Surviving a Recession: Books, Music, Movies and More About Dealing with Disappointments Culture


There is no shortage of standup that takes the raw material from the unhappy, disappointing life and turns it into laughter. That’s a significant part of what comedy does. But to get big, big laughs created by pretty serious cases of disappointment, look no further than James Acaster’s career-best 2018 show, Cold Lasagne Hate Myself 1999. It takes two low moments in the Kettering man’s life (to become dumped by his girlfriend in favor of, uh, Mr. Bean; and being dumped by his agent after a PR fork in the air) and – in two hours of gasp-inducing, stomach-churning fun standup – reformulate these disappointments as mere staging posts along the way to comedy glory. Brian Logan


Get ready… Ugly Betty.
Get ready… Ugly Betty. Photo: Andrew Eccles / Disney / Getty

The disappointment hangs over Betty Suarez, the ugly Betty’s Latina title character, like a sword of Damocles waiting for the moment to finally tear her apart. The series begins with her being enchanted: her job as an assistant in the magazine Mode is unglamorous, and her colleagues are visibly unhappy to be forced to accommodate her poncho, braces and confidence – traits that are “creepy” in the middle of 2000s world highest fashion. It gives ironic view now: transplant Betty into the 2020s and you can imagine her with a viral Instagram account focused on thrift and sustainability; Fashion’s cruel receptionist Amanda, the apparent embodiment of the 00’s “it girl”, would be left in her wake. Jason Okundaye


No surprises… it's Radiohead.
No surprises… it’s Radiohead. Photo: Roger Sargent / Shutterstock

Very few bands convert sadness into elegance like Radiohead. Although Thom York’s writing often revolves around threatening, repressed criticism of consumer culture, the chorus in Kid A’s Optimistic makes use of an uplifting mantra: “You try the best you can / You try the best you can / The best you can is good enough”. In times of self-doubt, my partner often recites this chorus to me and temporarily accepts its meaning regardless of the song, it’s a simple phrase, but a welcome reminder nonetheless that in life and poetry we must learn from our mistakes. Jenessa Williams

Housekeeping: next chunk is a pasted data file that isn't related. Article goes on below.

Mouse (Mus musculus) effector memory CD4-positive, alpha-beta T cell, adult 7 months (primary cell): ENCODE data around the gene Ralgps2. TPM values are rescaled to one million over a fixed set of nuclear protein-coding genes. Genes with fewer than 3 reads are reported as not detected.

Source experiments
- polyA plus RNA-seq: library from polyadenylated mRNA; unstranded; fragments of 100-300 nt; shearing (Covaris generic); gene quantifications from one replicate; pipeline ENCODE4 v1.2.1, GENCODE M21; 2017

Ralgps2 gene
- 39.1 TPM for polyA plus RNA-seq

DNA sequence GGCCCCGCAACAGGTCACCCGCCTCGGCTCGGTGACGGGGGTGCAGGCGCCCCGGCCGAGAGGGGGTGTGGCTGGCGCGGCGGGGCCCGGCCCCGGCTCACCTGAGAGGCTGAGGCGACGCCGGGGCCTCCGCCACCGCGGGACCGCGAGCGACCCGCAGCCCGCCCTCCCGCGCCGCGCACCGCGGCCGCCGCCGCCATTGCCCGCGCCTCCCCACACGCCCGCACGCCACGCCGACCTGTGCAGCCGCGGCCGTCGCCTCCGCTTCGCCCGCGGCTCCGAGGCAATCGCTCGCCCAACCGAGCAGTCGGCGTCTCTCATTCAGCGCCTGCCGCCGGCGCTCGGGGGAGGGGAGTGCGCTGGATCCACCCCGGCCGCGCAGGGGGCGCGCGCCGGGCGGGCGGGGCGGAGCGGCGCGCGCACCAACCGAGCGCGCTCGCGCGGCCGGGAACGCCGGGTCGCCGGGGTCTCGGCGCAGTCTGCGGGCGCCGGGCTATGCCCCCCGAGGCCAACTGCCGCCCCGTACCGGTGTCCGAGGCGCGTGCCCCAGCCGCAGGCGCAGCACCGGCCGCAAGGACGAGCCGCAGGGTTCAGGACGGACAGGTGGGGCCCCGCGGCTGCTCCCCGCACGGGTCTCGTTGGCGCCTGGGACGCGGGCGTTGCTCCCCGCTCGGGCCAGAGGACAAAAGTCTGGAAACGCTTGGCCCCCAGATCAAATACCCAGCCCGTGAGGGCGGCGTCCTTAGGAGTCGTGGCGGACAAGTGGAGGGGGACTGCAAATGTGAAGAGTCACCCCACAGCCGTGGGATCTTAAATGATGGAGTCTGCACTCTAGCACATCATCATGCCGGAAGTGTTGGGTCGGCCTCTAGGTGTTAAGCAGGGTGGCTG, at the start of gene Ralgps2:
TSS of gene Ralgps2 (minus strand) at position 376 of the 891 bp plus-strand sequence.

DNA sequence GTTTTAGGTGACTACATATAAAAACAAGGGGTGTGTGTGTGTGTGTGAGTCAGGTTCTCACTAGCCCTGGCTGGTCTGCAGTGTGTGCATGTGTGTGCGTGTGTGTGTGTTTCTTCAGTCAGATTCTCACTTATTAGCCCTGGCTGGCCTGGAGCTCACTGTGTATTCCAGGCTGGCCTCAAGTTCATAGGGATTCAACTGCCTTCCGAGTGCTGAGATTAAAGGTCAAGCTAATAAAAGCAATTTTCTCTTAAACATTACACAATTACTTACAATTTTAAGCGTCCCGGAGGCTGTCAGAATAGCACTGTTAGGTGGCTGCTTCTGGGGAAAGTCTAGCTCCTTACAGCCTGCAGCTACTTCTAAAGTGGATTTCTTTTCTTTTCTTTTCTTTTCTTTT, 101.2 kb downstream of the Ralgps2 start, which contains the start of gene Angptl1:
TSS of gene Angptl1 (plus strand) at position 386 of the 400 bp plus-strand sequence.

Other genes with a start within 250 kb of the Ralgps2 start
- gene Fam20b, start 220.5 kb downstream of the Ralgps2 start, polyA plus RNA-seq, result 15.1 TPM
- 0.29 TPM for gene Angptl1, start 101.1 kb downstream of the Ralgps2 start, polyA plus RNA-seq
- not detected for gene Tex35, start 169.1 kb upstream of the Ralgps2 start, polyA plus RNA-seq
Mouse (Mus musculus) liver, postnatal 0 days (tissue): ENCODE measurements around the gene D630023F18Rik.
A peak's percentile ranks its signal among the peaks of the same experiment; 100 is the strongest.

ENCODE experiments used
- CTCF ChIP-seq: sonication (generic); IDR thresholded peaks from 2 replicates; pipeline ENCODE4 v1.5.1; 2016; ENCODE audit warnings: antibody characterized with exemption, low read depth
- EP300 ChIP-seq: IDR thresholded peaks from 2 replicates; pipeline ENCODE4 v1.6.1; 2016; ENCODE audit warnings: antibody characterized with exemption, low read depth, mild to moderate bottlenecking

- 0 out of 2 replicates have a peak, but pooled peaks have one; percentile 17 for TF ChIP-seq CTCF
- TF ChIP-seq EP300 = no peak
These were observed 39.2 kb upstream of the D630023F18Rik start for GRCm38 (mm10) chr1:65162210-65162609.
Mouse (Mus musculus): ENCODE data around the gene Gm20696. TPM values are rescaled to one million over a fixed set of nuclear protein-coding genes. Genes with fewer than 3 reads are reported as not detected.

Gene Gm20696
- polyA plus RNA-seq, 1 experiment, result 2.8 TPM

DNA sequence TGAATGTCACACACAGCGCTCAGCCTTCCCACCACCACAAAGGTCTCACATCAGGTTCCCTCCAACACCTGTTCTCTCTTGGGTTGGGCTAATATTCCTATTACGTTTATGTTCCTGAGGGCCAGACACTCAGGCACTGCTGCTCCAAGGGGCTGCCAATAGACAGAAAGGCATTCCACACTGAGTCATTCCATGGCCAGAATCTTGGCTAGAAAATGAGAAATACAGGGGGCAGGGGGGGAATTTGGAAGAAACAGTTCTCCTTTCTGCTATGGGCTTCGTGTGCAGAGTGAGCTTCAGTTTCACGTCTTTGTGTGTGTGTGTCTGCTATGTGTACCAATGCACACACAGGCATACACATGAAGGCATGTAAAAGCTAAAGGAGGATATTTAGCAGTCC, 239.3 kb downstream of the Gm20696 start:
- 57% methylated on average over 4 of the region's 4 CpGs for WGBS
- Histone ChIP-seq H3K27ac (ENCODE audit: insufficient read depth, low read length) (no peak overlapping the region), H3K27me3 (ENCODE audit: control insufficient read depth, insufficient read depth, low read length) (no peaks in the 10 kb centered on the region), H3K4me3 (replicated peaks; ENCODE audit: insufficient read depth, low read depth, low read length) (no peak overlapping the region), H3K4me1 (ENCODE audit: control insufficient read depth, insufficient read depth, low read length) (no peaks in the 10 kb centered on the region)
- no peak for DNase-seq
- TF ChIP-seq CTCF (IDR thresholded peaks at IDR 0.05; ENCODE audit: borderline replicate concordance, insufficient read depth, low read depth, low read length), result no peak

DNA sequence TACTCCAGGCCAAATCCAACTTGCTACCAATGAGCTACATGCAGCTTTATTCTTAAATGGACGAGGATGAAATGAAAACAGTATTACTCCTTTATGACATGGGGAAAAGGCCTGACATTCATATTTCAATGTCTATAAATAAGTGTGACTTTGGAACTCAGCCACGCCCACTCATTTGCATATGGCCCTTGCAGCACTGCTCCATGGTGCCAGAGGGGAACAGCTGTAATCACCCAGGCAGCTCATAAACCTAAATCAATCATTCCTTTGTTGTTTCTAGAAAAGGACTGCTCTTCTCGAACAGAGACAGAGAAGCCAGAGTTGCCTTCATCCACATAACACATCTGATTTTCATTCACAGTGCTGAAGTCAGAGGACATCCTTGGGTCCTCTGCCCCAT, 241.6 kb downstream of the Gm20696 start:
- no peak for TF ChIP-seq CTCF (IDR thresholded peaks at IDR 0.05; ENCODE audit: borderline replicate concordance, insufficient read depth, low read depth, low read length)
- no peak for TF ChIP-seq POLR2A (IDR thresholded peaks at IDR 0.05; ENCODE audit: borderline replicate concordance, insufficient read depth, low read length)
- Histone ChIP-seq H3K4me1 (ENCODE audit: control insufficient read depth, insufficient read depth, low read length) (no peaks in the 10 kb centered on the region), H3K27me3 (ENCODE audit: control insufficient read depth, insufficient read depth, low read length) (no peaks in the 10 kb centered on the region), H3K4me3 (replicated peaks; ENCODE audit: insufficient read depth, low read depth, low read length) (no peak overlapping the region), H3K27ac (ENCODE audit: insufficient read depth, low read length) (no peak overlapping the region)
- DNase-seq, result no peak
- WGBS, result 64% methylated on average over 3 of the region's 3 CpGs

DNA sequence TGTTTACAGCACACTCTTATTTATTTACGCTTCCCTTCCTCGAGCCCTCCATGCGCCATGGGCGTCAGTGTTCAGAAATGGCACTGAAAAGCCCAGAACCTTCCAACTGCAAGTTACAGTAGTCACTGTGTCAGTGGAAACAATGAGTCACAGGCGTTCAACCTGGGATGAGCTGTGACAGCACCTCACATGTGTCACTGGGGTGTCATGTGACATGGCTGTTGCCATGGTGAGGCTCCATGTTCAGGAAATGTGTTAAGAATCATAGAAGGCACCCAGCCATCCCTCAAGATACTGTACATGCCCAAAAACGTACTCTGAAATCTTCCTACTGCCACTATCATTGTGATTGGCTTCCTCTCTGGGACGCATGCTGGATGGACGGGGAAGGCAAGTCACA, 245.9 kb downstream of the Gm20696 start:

My brother is a superhero

11-year-old Luke Parker’s knowledge of comics is encyclopedic. Costumes, symbols, abilities, origins – he’s a superhero fan. This makes it even more cruel that while holding on for a little while, his math-obsessed big brother Zack gets superpowers from a visiting alien. Luke’s jealous disappointment, combined with his determination to mentor Zack (or at least get him wearing a cloak), shapes David Solomon’s hilarious novel My Brother Is a Superhero, full of frayed fraternal bonds and a mission to save not one but two worlds that will need all of Luke’s know-how – as well as Zack’s powers – to succeed. Imogen Russell Williams


Lady vengeance… Olivia De Havilland and Montgomery Clift in The Heiress.
Lady vengeance… Olivia De Havilland and Montgomery Clift in The Heiress. Photo: Paramount Pictures / Allstar

In the 1949 film The Heiress, Catherine (Olivia de Havilland), a wealthy but deep disappointment for her autocratic father, falls hard on Morris (Montgomery Clift), who in turn disappoints her. William Wyler’s gripping melodrama is a dazzling depiction of disillusionment that gives De Havilland an extraordinary, Oscar-winning role, in which she adjusts the wick on her natural brightness, as if it were a gas lamp that can bathe the room in brightness or cast shadows. jump big. across the wall. The grief of the underrated, unloved soul permeates the film, but Catherine’s last act of vengeful contempt also makes it the most cruel success story, as a withering wall flower comes to know its inherent self-esteem like never before. Jessica Kiang

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